Bootlegs[edit]

There's other music of Mar y Sol that exists only as bootlegs. One of them is the entire set of Billy Joel which is a deteriorated version of the official soundboard recording. There's also a 3 CD series of audience recordings by attendees Pedro Collazo and Oscar Mandry (from Ponce, Puerto Rico) called "The Collazo/Mandry Tapes" which was edited and prepared by Mar y Sol Festival's historian, Reniet Ramirez, for free online distribution. This series of bootlegs include 38 songs by: Allman Brothers Band, BB King, Brownsville Station, Dave Brubeck (w/ Gerry Mulligan), David Peel and the Lower East Side, Faces, Fran Ferrer y Puerto Rico 2010, Herbie Mann, J. Geils Band, Jonathan Edwards, Nitzinger and Pot Liquor.

Video[edit]

Mar y Sol was going to be filmed professionally but the film makers backed out due to the many legal problems the promoters were having in the island. It is believed that most, if not all, news footage has been lost. Only amateur footage exists and so far only three 8mm films have been found and published online. None of this footage contains full songs from any performer, instead they capture random footage from different areas of the festival.

Legacy[edit]

Short story[edit]

In 1978 Puerto Rican poet Manuel Abreu Adorno published a 12 short story book titled "Llegaron Los Hippies" (The Hippies Came). The main short story, also titled "Llegaron Los Hippies", was written about Mar y Sol. The book was very rare and has been out of print for decades. In 2011 it was translated and published again. The new version contains all 12 short stories in both English and Spanish.[6]

Remember Mar y Sol, the concert[edit]

In 1982, in celebration of the 10th year anniversary, a concert was held in San Juan, Puerto Rico called "Remember Mar y Sol". This concert had nothing to do with the original producer (Alex Cooley) and the only performer from the original festival was David Peel. Information about this concert is very scarce but most people remember it being a complete failure.

A revived subject[edit]

As opposed to Woodstock and other similar music festivals from those days, the subject of Mar y Sol was quickly forgotten. Most reviews (both local and in the U.S.) described the festival as a failure and a mistake.[7] There was never a film, a documentary or book about it to prove otherwise or to at least serve as a source of information. Mar y Sol became a rare subject that through the years kept disappearing.[8] The only souvenir available was the Mar y Sol LP which was eventually discontinued and never released on CD.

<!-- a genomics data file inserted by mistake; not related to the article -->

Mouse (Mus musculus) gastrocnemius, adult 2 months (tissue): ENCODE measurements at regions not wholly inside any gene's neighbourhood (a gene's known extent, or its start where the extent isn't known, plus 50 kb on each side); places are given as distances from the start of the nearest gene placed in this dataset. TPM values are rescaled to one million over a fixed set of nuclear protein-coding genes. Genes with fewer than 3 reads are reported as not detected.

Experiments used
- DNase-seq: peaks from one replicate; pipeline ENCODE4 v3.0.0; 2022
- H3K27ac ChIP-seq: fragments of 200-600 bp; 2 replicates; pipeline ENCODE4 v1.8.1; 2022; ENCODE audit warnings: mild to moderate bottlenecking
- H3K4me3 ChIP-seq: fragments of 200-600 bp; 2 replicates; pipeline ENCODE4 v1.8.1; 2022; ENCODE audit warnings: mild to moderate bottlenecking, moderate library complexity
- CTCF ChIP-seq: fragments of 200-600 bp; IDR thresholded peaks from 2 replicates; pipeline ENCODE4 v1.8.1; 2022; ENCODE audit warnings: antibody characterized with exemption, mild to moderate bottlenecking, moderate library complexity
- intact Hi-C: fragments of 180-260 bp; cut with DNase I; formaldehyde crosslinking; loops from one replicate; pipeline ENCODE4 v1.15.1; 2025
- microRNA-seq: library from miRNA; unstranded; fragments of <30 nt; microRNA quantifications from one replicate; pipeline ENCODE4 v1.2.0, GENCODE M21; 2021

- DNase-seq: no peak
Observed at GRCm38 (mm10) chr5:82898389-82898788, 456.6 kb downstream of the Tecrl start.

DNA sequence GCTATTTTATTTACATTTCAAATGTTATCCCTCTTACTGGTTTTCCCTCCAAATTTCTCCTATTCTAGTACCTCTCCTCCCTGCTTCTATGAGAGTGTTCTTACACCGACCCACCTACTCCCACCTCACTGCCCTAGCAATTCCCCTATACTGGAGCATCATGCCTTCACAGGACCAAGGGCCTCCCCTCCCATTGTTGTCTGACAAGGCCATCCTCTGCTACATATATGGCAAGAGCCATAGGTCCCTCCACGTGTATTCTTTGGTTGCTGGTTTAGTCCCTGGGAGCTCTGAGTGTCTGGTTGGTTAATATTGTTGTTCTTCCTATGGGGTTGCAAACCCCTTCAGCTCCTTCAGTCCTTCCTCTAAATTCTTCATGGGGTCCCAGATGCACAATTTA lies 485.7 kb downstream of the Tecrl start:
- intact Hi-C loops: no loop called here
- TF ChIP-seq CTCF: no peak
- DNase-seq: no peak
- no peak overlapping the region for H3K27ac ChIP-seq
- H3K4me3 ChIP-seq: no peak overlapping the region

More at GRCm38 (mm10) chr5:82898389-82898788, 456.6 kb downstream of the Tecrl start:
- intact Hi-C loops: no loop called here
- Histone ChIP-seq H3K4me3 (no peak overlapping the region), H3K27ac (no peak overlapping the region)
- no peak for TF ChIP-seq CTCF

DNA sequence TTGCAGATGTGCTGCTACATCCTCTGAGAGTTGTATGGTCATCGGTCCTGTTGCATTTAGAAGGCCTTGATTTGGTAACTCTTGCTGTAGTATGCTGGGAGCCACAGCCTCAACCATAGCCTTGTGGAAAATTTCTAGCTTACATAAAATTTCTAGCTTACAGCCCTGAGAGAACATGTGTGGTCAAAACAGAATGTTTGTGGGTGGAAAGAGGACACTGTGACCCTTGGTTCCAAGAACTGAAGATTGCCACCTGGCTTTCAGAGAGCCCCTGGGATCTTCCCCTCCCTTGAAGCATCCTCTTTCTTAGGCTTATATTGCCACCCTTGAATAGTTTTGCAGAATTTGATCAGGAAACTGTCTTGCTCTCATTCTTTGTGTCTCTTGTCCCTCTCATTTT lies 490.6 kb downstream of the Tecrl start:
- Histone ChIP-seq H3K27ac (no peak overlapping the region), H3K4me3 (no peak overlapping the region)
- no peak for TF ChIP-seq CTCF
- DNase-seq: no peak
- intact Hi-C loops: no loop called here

In 1993 however, Reniet Ramirez (from Puerto Rico), found out about Mar y Sol and became very interested with the subject and in 2004 decided to become the historian of Mar y Sol.

Even though he was not at the festival he had gathered enough information to be able to start his website marysol-festival.com which now has a big following.[9]

Mar y Sol site today[edit]

The structure for the showers at the festival is still almost intact in 2010.
[Photo by Reniet Ramirez]
  • South side: The area of the festival on the side facing the lagoon (where the stage was located) was never used for anything else and was eventually made into a nature reserve.
  • North side: The side facing the beach was eventually divided in two areas; one section was made into a balneario while the rest remains almost intact, including the showers structure (originally used to provide water to cows) and a water tank. This area is also used every year to hold the Festival Playero Los Tubos de Manatí.

40th anniversary attendees reunion[edit]

Mar y Sol attendees and other enthusiasts walk (in 2012) through what was one of the camping areas during the festival.

On Saturday March 31, 2012, while filming an amateur documentary about Mar y Sol, historian Reniet Ramirez, did an improvised gathering (including festival attendees as well as younger people who are enthusiasts of the subject)[10]

Gallery[edit]

References[edit]

  1. ^ Santelli, Robert. Aquarius Rising - The Rock Festival Years. 1980. Dell Publishing Co., Inc. Pg. 271.
  2. ^ The Festival That Never Should Have Been
  3. ^ Les Ledbetter, "It Was a Success -Ask the People" New York Times
  4. ^ Bill Dial, Remembering the Mar y Sol Festival
  5. ^ wikimapia.org/Mar y Sol Pop Festival 1972
  6. ^ The Hippies Came
  7. ^ The Festival That Never Should Have Been
  8. ^ De Vuelta a Mar Y Sol
  9. ^ About: Reniet Ramirez
  10. ^ Festival Mar y Sol, el Woodstock boricua

External links[edit]